By Christopher Lowen Agee
Beatnik parade in Union Square, August 13, 1958.
Photo: Bancroft Library
The press highlighted narratives like the Sublette tragedy to raise the alarm over the beats’ suicidal tendencies, but the Sublette storyline also reinforced popular perceptions of the North Beach bohemia as white. Sublette had incited interracial violence when she left the confines of North Beach and naively consorted with black men in another neighborhood. Within the bounds of North Beach, the San Francisco press uncovered evidence only of beats bringing violence upon themselves.
The various articles on beat self-destruction thus carried the possible subtext that for mature people, North Beach could be an exciting but safe environment in which they could find a release from traditional cultural strictures. Following these conclusions, a new generation of white journalists used their coverage of the North Beach beat scene to begin questioning the city leadership’s commitment to traditional family values. Introducing a new, cosmopolitan liberal posture, these young journalists characterized the beats’ rejection of old gender boundaries as harmless and even a boon to the city’s economy.
The tourists streaming into North Beach, Venice Beach, and Greenwich Village revealed that a sizeable segment of the white middle class found beats more entertaining than terrifying. In San Francisco, Gray Line added a bus- tour route for upper Grant Avenue to satisfy the new rush of sightseers pouring into the neighborhood. The nation’s mass culture makers, meanwhile, scrambled to cash in on the fast-spreading beat phenomenon. Some beat-themed productions, such as the film The Beatniks (1960), traded in violence and sexual degradation, but Atlantic Records associated the scene with fun and excitement when it proclaimed itself “the label in tune with the beat generation.” Similarly, television shows such as The Many Loves of Dobie Gillis and films like The Subterraneans (1960) relayed comedic or sympathetic representations of beat culture.(28)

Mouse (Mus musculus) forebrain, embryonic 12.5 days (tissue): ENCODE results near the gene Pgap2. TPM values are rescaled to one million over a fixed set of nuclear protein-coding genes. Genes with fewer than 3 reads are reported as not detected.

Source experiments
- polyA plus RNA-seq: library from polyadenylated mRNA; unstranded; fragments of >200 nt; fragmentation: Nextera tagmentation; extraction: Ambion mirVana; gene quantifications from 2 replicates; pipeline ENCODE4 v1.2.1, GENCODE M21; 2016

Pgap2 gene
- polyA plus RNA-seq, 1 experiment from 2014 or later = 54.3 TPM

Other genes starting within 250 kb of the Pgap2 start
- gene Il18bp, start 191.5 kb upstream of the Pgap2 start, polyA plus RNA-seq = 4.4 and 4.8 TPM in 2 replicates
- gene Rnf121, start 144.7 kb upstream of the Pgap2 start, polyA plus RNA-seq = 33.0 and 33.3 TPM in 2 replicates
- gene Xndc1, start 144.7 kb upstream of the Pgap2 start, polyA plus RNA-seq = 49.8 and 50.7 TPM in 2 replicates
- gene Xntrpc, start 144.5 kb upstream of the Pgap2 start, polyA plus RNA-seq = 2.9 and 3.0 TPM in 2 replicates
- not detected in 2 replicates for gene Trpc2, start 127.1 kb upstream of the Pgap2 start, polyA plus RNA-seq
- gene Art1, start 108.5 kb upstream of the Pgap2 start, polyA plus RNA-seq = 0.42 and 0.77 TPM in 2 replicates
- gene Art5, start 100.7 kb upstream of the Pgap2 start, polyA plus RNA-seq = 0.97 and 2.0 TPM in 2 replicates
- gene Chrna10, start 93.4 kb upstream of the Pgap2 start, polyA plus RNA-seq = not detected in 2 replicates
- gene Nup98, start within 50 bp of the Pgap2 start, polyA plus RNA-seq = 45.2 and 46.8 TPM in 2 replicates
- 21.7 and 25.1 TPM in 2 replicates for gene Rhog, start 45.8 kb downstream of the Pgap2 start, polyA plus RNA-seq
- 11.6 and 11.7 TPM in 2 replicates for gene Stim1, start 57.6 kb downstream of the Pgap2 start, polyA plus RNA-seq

The effusion of national interest inspired some liberals to suggest that the beats buttressed the neighborhood’s reputation as cosmopolitan and economically productive. One North Beach resident rejoiced that the beats provided his neighborhood with a “prestige” similar to that of New York’s Greenwich Village, and he noted that very few of the patrons flowing into “Grant Street [sic] establishments could be called bums.” A San Francisco film critic lauded The Subterraneans—an otherwise almost universally panned movie—as “a visually exciting picture” that offered “jeweled night views” of the bustling city.(29) This excitement over the economic possibilities of beat neighborhoods extended beyond major beat centers like San Francisco and New York City. In St. Louis, for instance, the Globe-Democrat and the Post-Dispatch celebrated their city’s bohemian Gaslight District under the headlines “Homeland of the Individualists” and “Rehabilitation in Gaslight.”(30)
Eric was, you know, a very larger-than-life figure and was getting just a lot of publicity for being this big, Falstafian guy with babes on each knee looking, you know, looking like stuff on a car, you know like hood ornaments. Because he was large: tall and wide, and just generally like a very avuncular sort of guy. And he was cashing in too.(31)
Through Nord, cosmopolitan liberals illustrated how North Beach’s rejection of family values opened sexual and entrepreneurial possibilities for white, heterosexual men. That message paralleled the urban-oriented challenges to traditional family values being mounted in national publications like Playboy. During the 1950s, Playboy became a sensation by encouraging men to abandon the family responsibilities of suburbia for a life of sexual and consumerist hedonism in the city. However, the magazine’s editors regarded the beats as pathetic because, in their estimation, the bohemians had unchained themselves from the supposed shackles of marriage only to waste that freedom in sexless poverty. Nord’s entrepreneurial promiscuous lifestyle served as a sharp counterpoint to Playboy’s stereotype of the beats. As Nord proved he could use the beat scene to rake in tourist dollars and young white women, local cosmopolitan liberal reporters began using Nord’s legal transgressions to offer amused and unworried descriptions of beat gender-role bending. In the late summer of 1958, for instance, Nord was caught absconding out of town with two white, high school–aged girls. Even before the girls resurfaced—apparently unharmed—cosmopolitan liberal journalists reported on Nord’s actions as a titillating but harmless joke. Through their reports on Nord’s various run-ins with police, sometimes presented in the newspapers’ entertainment sections, cosmopolitan liberal reporters raised the possibility that the beat scene offered enterprising white men financial profit and heterosexual excitement.(32)